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What Happens at an Arraignment Hearing?

Posted by Neil Shouse | Jun 18, 2015 | 0 Comments

If you have been charged with a crime, you will be required to attend an arraignment hearing as part of the court process. At this hearing, the defendant will be advised of the charges against them and enter a plea. At this point the judge will also decide the conditions of their release.

This hearing is required to occur a reasonable time after an arrest, usually within twenty four hours. Depending on the state, the defendant is advised of his constitutional rights (such as right to counsel and right to self-incrimination). The defendant is then informed of the charges against them.

After the charges are read, the defendant will have the opportunity to enter a plea. There are three possible pleas, guilty, not guilty and no contest. If the defendant pleads guilty they may be sentenced right then and there. If the defendant pleads not guilty, it will give the prosecution time to investigate the case and gather evidence. This also buys time for the defendant, and gives them time to assemble a strong defense.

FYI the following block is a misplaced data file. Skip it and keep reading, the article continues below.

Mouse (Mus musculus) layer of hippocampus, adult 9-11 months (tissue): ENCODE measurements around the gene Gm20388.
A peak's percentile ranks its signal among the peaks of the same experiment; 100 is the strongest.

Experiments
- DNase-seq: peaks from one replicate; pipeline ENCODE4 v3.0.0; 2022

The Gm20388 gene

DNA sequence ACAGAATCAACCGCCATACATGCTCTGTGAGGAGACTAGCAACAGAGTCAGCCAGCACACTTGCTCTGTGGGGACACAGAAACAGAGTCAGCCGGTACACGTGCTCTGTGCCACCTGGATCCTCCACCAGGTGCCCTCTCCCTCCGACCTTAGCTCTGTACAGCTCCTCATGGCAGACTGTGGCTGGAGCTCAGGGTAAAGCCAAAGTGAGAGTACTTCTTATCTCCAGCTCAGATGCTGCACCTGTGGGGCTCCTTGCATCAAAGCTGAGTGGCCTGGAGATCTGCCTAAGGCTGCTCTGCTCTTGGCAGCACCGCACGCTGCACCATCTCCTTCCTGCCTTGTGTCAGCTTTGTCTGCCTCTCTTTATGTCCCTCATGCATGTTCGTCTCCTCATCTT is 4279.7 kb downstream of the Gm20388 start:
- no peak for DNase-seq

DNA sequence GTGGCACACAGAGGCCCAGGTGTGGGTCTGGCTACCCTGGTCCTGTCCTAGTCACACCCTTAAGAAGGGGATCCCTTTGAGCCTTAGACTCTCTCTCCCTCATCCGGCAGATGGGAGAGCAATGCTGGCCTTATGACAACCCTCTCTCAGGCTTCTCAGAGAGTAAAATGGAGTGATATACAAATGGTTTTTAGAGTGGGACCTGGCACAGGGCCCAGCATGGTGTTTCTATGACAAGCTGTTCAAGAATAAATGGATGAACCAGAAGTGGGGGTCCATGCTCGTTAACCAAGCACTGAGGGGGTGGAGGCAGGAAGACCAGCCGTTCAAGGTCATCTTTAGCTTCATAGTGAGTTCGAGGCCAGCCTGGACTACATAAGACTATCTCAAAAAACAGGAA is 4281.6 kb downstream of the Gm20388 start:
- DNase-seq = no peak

A plea of no contest means that the defendant acknowledges that the prosecution has everything they need to determine that a crime has been committed, but not that they were the person that committed it.

In the next stage of the proceeding, the judge will decide if the defendant will be released prior to trial. If the crime involved is particularly violent or heinous, the judge can opt to keep the defendant in custody until the trial. Usually however, the judge will release the defendant on their own recognizance. This means that the defendant is free to go, with a promise to return to the next hearing. The judge can also require that the defendant post a bond or bail.

A lot can happen at an arraignment hearing, and it is important that legal counsel is present to protect the defendant and ensure that a correct plea is entered and their conditions of release favorable.

About the Author

Neil Shouse

Southern California DUI Defense attorney Neil Shouse graduated with honors from UC Berkeley and Harvard Law School (and completed additional graduate studies at MIT).

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